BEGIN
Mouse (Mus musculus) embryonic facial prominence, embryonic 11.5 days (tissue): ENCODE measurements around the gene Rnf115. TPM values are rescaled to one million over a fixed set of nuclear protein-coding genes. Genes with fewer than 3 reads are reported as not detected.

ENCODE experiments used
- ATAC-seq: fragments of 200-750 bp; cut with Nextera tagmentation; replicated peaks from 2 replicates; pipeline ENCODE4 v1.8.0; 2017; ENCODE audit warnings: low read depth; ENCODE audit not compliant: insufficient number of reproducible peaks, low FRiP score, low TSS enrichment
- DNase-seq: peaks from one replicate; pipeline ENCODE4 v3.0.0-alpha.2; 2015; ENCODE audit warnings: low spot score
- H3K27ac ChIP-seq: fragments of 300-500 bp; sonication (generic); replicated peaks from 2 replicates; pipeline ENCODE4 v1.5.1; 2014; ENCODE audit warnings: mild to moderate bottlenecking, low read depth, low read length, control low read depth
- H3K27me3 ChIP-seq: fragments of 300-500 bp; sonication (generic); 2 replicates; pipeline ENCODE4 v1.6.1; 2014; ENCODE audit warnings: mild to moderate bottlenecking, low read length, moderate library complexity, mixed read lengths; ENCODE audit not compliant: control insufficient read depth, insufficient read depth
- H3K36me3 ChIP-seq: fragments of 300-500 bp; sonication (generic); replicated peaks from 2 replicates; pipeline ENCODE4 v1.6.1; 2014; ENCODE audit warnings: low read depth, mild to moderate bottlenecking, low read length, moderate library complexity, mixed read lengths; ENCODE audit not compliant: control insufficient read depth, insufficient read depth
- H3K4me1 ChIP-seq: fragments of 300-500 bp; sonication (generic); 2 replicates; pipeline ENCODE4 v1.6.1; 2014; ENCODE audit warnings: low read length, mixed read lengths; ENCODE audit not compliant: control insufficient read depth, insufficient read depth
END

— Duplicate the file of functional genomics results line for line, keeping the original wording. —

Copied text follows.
Mouse (Mus musculus) embryonic facial prominence, embryonic 11.5 days (tissue): ENCODE measurements around the gene Rnf115. TPM values are rescaled to one million over a fixed set of nuclear protein-coding genes. Genes with fewer than 3 reads are reported as not detected.

ENCODE experiments used
- ATAC-seq: fragments of 200-750 bp; cut with Nextera tagmentation; replicated peaks from 2 replicates; pipeline ENCODE4 v1.8.0; 2017; ENCODE audit warnings: low read depth; ENCODE audit not compliant: insufficient number of reproducible peaks, low FRiP score, low TSS enrichment
- DNase-seq: peaks from one replicate; pipeline ENCODE4 v3.0.0-alpha.2; 2015; ENCODE audit warnings: low spot score
- H3K27ac ChIP-seq: fragments of 300-500 bp; sonication (generic); replicated peaks from 2 replicates; pipeline ENCODE4 v1.5.1; 2014; ENCODE audit warnings: mild to moderate bottlenecking, low read depth, low read length, control low read depth
- H3K27me3 ChIP-seq: fragments of 300-500 bp; sonication (generic); 2 replicates; pipeline ENCODE4 v1.6.1; 2014; ENCODE audit warnings: mild to moderate bottlenecking, low read length, moderate library complexity, mixed read lengths; ENCODE audit not compliant: control insufficient read depth, insufficient read depth
- H3K36me3 ChIP-seq: fragments of 300-500 bp; sonication (generic); replicated peaks from 2 replicates; pipeline ENCODE4 v1.6.1; 2014; ENCODE audit warnings: low read depth, mild to moderate bottlenecking, low read length, moderate library complexity, mixed read lengths; ENCODE audit not compliant: control insufficient read depth, insufficient read depth
- H3K4me1 ChIP-seq: fragments of 300-500 bp; sonication (generic); 2 replicates; pipeline ENCODE4 v1.6.1; 2014; ENCODE audit warnings: low read length, mixed read lengths; ENCODE audit not compliant: control insufficient read depth, insufficient read depth